I’ve seen a lot of 1930s hats in costume storage that look like they got squashed; I never realized that they might have started life that way!

 

Truth in Illustrating?

As usual, Woman’s Home Companion has written about patterns styled for large women, but illustrated the article on standard 1930s fashion figures. [Illustrations by Ernst.] True, these four patterns were available from size 34″ bust all the way up to size 52″, but the illustrations don’t give any idea of how the dresses would look on, say, a size 42. To be fair, however, the illustrations on page 71 did show slightly larger-than-usual hips. WHC feb 1937 p 71 hip comparison

 

Advertisements

7 Comments

Filed under 1930s, Companion-Butterick Patterns, Hats, Vintage patterns

7 responses to “Flattering Styles for Large Women, February 1937

  1. I’ve also noticed that “what to wear” advice from earlier decades seems much more comprehensive that it is today. It includes advice about hats, shoes, gloves, and even hairstyles. What a shame that the magazine didn’t have to courage to show whether or not their advice would work on larger than average women, not even in the fashion drawings.

    • When I look at fashion coverage today, and especially at the layouts in certain magazines, I can’t even figure out what the rules would be, since the old “principles of design” don’t seem to apply, and even traditional advice on how to avoid unflattering styles for individual body types is over-ridden by the need to sell whatever is in the stores.
      For example, a layered look that puts a short sweater over a longer tee or tank top, over an even longer camisole or top — visually breaking your body into segments horizontally across the waist and torso — will create the illusion that you are inches bigger around the waist and hips. That’s why those outfits are photographed on models who are exceptionally tall and thin! On the other hand, it is a look which sells, not a single garment or two, but at least four pieces of clothing. [OK, I’m taking my Grumpy Old Codger Hat off now….]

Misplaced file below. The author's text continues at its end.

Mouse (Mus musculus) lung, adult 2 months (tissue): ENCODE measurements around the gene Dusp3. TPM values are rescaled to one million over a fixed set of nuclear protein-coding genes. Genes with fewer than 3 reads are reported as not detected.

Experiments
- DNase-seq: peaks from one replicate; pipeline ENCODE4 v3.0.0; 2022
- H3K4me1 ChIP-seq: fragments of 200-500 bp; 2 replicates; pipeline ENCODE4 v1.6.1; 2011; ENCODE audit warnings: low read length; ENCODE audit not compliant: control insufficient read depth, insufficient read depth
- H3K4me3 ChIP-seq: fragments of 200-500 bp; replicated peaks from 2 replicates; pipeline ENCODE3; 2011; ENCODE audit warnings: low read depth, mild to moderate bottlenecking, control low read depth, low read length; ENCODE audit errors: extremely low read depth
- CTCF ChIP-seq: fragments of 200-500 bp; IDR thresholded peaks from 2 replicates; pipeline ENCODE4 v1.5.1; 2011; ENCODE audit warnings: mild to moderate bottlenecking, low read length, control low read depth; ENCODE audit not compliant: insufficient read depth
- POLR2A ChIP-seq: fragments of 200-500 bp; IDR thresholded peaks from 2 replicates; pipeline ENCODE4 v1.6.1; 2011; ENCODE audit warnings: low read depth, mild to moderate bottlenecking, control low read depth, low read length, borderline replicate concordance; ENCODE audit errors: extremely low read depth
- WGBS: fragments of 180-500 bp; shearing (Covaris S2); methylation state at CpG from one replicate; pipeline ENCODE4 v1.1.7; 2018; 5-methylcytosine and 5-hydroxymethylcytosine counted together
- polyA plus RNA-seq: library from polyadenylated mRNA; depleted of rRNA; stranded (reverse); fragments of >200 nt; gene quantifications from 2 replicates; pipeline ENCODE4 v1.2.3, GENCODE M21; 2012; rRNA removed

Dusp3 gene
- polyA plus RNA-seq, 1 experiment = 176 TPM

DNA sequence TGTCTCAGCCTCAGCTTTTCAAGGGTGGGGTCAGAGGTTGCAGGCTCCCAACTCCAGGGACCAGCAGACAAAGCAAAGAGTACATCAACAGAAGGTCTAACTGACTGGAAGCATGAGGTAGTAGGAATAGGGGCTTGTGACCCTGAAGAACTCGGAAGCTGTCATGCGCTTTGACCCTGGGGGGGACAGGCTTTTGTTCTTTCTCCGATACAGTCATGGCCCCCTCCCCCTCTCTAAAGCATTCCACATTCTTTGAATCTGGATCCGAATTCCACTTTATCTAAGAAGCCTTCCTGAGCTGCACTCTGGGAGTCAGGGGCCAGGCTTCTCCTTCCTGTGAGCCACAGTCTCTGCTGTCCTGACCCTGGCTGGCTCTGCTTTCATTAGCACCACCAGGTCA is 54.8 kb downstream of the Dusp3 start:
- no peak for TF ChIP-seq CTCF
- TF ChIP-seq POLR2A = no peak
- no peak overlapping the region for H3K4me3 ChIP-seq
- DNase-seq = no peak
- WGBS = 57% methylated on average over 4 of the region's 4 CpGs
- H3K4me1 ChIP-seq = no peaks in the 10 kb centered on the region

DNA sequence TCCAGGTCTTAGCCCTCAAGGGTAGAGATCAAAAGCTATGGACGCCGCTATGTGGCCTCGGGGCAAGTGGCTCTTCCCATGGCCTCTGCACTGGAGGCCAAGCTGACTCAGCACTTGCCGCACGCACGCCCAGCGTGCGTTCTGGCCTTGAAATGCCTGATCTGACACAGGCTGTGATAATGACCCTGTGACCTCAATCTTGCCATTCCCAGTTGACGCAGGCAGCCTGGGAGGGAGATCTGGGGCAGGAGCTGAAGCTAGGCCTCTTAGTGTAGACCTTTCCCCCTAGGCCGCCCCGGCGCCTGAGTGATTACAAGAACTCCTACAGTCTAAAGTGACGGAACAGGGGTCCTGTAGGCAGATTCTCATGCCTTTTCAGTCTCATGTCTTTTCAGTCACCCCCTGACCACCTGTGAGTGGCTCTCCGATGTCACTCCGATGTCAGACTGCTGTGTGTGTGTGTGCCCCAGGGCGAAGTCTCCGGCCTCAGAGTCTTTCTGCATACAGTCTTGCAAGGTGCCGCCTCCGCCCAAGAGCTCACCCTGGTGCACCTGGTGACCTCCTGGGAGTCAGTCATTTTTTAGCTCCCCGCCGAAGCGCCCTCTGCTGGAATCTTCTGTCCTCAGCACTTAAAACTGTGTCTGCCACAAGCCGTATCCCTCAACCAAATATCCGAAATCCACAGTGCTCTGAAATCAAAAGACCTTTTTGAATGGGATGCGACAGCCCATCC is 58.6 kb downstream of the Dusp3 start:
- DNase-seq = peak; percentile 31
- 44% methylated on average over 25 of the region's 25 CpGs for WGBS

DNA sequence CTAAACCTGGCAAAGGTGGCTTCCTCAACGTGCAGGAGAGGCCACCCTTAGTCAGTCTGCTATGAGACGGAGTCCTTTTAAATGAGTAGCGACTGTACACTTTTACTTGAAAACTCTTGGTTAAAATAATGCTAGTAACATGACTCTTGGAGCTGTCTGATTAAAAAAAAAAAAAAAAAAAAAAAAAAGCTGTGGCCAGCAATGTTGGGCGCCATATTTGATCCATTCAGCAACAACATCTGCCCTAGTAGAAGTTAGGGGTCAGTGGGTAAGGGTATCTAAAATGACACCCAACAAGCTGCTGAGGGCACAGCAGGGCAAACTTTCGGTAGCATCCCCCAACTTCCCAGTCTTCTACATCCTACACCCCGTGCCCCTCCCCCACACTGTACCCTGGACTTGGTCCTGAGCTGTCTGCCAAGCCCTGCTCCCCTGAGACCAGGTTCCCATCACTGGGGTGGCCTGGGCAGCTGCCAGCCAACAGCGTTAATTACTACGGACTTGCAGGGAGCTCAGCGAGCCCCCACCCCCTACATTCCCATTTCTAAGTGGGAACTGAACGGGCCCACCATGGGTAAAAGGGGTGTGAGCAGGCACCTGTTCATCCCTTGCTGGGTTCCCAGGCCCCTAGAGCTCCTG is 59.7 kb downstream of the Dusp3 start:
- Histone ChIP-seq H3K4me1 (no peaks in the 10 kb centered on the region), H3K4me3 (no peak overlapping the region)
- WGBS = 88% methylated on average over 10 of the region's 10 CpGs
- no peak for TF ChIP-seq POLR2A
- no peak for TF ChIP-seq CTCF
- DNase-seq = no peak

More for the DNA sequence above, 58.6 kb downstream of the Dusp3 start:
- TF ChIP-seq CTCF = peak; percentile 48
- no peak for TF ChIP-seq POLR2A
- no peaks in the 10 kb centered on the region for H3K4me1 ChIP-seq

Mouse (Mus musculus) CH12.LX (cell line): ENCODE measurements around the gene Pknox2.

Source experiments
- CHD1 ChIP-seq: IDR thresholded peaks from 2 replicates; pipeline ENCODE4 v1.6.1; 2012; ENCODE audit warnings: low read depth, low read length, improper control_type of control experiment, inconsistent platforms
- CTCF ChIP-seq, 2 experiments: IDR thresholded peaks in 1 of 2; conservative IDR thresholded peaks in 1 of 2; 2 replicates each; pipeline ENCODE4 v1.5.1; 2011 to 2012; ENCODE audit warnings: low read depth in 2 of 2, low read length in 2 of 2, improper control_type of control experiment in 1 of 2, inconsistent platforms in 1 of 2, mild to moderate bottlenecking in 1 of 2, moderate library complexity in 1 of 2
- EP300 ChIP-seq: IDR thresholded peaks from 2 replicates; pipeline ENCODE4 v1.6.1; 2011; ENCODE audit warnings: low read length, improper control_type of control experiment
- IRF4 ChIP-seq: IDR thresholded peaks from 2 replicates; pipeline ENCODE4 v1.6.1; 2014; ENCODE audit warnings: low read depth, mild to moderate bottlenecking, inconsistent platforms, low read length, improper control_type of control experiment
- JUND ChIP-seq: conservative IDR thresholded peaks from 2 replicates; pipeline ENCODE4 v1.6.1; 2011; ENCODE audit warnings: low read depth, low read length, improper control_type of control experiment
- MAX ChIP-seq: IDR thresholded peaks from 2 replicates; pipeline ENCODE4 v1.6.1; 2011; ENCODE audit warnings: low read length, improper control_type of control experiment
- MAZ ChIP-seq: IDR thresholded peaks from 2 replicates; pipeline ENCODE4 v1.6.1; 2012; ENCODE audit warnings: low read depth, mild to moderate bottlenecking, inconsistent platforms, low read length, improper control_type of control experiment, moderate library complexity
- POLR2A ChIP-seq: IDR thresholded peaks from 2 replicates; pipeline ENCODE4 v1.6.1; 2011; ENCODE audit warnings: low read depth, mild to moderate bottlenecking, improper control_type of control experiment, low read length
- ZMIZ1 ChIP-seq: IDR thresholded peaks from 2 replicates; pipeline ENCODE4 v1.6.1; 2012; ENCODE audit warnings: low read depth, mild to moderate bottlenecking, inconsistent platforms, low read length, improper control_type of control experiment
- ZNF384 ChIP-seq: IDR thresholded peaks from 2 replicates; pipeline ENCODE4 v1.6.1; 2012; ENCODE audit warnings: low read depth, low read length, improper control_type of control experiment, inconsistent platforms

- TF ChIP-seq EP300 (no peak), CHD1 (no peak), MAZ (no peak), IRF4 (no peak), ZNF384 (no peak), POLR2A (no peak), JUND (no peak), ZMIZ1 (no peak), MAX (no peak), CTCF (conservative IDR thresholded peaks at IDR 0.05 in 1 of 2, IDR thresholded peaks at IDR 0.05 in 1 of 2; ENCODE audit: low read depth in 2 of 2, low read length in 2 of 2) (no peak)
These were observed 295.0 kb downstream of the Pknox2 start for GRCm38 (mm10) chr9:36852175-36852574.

2. There is also the question of what, exactly, is meant by a “large woman”? I would imagine that a current “large woman” is much larger than one considered large in the 1930s?

    • I used to assume that women were generally shorter and thinner in the 1920s, so I got a big surprise when I discovered that the usual size range of Butterick patterns in the 1920s was “33 to 44 inch” bust measurement. 44 inches equates to a modern size 22, and allowed for a 47.5″ hip. Occasionally, Butterick issued a pattern up to size 52″ bust measure.
      Smaller sizes were also available, as “Misses” patterns, which were for smaller busts and shorter women, and were confusingly — to me — sold by age: (“15 years, 16 years,” etc., up to “20 years.”)
      When I started making my own clothes in the late 1950s and early 60s, size 18 — bust 38″, waist 30″, hip 40″ — was as big as standard patterns got. (I had a 38″ bust, and resented this. I was just very curvy, and not a size 18 anywhere else. Luckily I discovered that early 60s Vogue and Butterick pattern catalogs told you to take your over-bust measurement, not the ‘fullest point’ measurement, so a Vogue size 14 usually fit me well.)

  3. Also when you look at old photographs there are plenty of women who were large sized and would qualify as large sized today. I think what has changed is that the average size has gotten larger,

  4. This is so interesting. I disagree about small patterns, belts and collars flattering larger women. In fact small details will actually make you look bigger, whereas bigger scaled items will make you look smaller (eg Victoria Beckham with a huge handbag looks decidedly thin). The idea of a smooth line, emphasis on the vertical, is right though, dresses rather than separates, and I like the highish waist tip for elongating the legs. Thank you for an interesting post.

Leave a Reply

Fill in your details below or click an icon to log in:

WordPress.com Logo

You are commenting using your WordPress.com account. Log Out / Change )

Twitter picture

You are commenting using your Twitter account. Log Out / Change )

Facebook photo

You are commenting using your Facebook account. Log Out / Change )

Google+ photo

You are commenting using your Google+ account. Log Out / Change )

Connecting to %s